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Our primal ancestors were comfortable cooking over a flame, and that tradition is alive and well even in the modern era. But while some people learned how to grill at their father’s side, the secrets of cooking with flame passed down through the generations, I was not. I have to confess: I’m not comfortable cooking over a grill.
Or, at least, I wasn’t comfortable until I tried The Spark Grill, which is designed so well that for once I wasn’t worried about losing my eyebrows or burning down my balcony.
This impressive and beautiful grill is designed to give you the smokey taste of a charcoal grill with the temperature control of a gas grill, all for the not-low price of $1,000. Does it deliver? Yes. But is it worth it? Keep reading my full Spark Grill review to find out. If you’re as impressed as I was, then you’ll want to order this innovative grill while it’s on sale. For the Fourth of July weekend, you can save $200 on Spark Grills and enjoy free shipping — and this sale has been extended for a little while longer.
Read More: Turn Up the Heat With the Best Grill Gloves
The Spark Grill Design
The Spark Grill’s design is unique in that it isn’t a gas grill, but it gives you complete control over the temperature like a gas grill does. It’s charcoal-powered using Briqs, Spark’s in-house charcoal bricks. It quite literally only takes the turn of a dial to power up, and once it’s on you don’t have to tend to the fire to keep the temperature where you want it. A system of internal fans turn on and off to lower or raise the temperature depending on what you set. They also work to cool down the grill after you’re done cooking and help the parts internally reach equilibrium once again.
About The Spark Grill
The Spark Grill comes in a few different packages, with differing amounts of Briqs and added accessories like a pizza tray and cutting board. For my Spark Grill review, I received the Chef’s Package which comes with:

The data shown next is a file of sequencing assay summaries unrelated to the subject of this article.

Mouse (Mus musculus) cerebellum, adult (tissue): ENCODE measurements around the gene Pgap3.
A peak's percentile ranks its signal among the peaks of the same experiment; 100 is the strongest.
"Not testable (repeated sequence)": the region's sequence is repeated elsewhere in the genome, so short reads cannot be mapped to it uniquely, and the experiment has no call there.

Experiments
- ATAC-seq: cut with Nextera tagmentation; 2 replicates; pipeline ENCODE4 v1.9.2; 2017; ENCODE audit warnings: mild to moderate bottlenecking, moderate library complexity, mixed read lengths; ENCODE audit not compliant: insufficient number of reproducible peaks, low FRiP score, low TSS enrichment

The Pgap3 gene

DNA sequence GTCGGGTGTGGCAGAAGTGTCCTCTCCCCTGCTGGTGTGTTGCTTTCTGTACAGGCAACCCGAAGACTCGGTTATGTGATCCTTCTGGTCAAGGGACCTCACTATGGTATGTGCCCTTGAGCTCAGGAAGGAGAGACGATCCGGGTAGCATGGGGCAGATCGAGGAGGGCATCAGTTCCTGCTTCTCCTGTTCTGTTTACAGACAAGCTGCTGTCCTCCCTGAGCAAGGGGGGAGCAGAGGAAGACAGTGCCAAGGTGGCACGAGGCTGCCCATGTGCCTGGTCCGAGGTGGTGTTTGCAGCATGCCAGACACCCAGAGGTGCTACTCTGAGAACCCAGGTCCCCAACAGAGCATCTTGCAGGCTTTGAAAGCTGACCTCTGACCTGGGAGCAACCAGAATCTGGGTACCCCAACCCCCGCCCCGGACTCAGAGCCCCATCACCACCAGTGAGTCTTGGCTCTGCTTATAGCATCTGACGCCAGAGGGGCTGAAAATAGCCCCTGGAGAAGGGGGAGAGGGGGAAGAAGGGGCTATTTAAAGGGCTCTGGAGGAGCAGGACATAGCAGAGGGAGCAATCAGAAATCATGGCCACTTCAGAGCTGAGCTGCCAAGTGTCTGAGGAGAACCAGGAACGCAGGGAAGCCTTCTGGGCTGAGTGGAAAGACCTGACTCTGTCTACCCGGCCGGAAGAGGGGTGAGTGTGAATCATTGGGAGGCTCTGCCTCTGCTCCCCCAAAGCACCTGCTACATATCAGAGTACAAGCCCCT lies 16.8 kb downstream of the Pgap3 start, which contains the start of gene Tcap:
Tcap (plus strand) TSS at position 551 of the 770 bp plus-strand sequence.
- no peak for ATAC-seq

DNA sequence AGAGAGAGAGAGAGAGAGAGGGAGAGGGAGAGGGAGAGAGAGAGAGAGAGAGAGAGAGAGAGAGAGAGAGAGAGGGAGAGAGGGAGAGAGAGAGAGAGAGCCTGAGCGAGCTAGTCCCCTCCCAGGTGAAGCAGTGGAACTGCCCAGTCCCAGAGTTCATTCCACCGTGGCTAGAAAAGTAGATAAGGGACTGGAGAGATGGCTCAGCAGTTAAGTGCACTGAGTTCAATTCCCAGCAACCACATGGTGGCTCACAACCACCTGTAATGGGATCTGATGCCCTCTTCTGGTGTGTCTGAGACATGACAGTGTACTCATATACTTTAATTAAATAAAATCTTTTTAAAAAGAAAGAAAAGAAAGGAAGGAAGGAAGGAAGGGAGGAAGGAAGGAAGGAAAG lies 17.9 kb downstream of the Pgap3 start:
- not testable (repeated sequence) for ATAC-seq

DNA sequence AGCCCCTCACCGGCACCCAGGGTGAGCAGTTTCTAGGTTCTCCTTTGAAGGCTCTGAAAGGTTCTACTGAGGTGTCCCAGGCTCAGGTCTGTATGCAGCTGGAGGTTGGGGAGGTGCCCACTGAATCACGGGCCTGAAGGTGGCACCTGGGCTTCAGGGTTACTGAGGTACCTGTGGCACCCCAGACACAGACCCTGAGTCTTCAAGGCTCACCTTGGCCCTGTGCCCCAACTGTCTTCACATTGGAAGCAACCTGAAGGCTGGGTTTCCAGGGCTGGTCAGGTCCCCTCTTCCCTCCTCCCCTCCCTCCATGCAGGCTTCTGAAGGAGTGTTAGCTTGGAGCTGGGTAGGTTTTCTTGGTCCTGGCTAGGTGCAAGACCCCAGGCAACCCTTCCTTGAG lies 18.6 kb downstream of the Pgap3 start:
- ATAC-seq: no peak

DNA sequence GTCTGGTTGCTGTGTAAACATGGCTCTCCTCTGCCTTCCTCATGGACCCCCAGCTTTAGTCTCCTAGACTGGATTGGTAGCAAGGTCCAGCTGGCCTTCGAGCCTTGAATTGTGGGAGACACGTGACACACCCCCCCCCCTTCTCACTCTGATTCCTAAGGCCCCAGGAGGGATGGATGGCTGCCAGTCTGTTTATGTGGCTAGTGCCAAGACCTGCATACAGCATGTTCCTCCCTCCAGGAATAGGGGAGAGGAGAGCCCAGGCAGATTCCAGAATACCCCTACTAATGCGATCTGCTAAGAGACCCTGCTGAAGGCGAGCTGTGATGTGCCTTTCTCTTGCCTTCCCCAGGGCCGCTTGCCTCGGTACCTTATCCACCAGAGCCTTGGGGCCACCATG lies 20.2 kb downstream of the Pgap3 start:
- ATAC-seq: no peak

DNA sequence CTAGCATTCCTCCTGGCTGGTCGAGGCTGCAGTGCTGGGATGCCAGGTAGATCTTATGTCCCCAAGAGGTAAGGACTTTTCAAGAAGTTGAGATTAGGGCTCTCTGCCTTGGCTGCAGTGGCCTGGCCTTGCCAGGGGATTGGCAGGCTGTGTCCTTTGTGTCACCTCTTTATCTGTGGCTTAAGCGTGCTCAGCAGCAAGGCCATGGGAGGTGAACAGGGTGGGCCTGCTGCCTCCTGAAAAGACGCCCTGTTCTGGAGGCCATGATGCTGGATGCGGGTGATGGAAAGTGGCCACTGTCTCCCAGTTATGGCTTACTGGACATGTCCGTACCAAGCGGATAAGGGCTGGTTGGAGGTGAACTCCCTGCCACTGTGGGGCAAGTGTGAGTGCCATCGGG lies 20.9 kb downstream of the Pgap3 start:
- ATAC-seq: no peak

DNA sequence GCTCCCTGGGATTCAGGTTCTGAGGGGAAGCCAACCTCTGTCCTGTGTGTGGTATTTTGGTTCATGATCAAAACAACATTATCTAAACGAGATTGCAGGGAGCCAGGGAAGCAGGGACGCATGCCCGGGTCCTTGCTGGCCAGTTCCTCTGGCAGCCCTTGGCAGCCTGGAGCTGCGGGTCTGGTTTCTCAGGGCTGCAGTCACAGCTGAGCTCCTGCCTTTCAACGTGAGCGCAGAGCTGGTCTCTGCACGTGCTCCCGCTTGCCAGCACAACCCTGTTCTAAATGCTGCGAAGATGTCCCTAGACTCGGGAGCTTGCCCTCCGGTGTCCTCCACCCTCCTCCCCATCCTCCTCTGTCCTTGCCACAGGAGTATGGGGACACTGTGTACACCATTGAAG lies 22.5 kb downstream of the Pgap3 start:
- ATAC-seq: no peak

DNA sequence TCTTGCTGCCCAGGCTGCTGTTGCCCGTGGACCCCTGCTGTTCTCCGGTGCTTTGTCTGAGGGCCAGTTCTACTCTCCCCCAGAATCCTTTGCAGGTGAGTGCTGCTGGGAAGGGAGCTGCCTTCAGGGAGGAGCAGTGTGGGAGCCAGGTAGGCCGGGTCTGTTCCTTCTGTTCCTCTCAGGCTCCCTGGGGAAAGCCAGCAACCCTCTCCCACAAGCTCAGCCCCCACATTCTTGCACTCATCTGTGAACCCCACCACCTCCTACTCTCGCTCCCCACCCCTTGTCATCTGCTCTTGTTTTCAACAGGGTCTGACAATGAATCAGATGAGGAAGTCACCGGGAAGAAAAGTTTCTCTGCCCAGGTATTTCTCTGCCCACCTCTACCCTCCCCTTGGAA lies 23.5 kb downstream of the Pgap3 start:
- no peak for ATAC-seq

- The Spark Grill
- A selection of Briqs
- A pizza paddle and cooking surface
- A premium cutting board
- Two temperature probes
- A grill cover
For the average user, I’d recommend their Essentials Package, which comes with the grill and a selection of Briqs. It costs just over $1,000 and is what all of the purchase links in this piece will link to.
- 250-900 degree Fahrenheit temperature range
- Wide cast iron grill grates for caramelization and temperature regulation
- Single-use, no-mess charcoal Briqs for easy cleanup
- 386 square inches of cooking surface (16.3 x 23.7 inches)
- 15-foot power cord
- Porcelain-Enameled, Double-Wall Insulated Kettle: The grill’s top keeps all the heat in when closed and is made to efficiently conduct temperature during and after a cook
- Briqs: The all-natural charcoal fuel inside the drawer, made of a blend of hardwoods. Briqs come in four different varieties designed for different burn times:
- Quick Briqs: 30-45 minutes of burn time between 450-600 degrees Fahrenheit, perfect for weeknight dinners
- Low & Slow Briqs: 6-8 hours of turn time at 250-350 degrees Fahrenheit, great for smoking and low BBQ cooks
- Everyday: 60-90 minutes of burn time, 500-700 degrees Fahrenheit, great for grilling for a party
- High Heat: 30-40 minutes of grill time at 600-900 degrees Fahrenheit, designed for restaurant-grade searing and cooking pizza
- Easy-to-Use Temperature Dial: Ten minutes after you turn on the dial, the grill is fully heated and ready to use. After that, choose your desired temperature and turn it off when you’re done.
- Very easy, and safe, to turn on and light
- Adjusting temperature before and during cooking is simple
- Large evenly heated cooking surface
- The thick, porcelain hood keeps the heat contained and looks sleek from the outside
- Whole grill comes in a cart that makes it easy to move
- Briqs are very easy to insert and clean up afterward
- Grill turns off quickly and cools down fast
- 100-day risk-free trial
- Requires the purchase of Briqs to operate, not just an upfront cost, and they’re more expensive than charcoal
- Straightforward to assemble, but still took time and a few tools that didn’t come with the grill
- Requires connection to an outlet for a power cord
- Doesn’t have as large of a cooking surface as other grills, but is perfect for households with 2-3 people
How SPY Tested the Spark Grill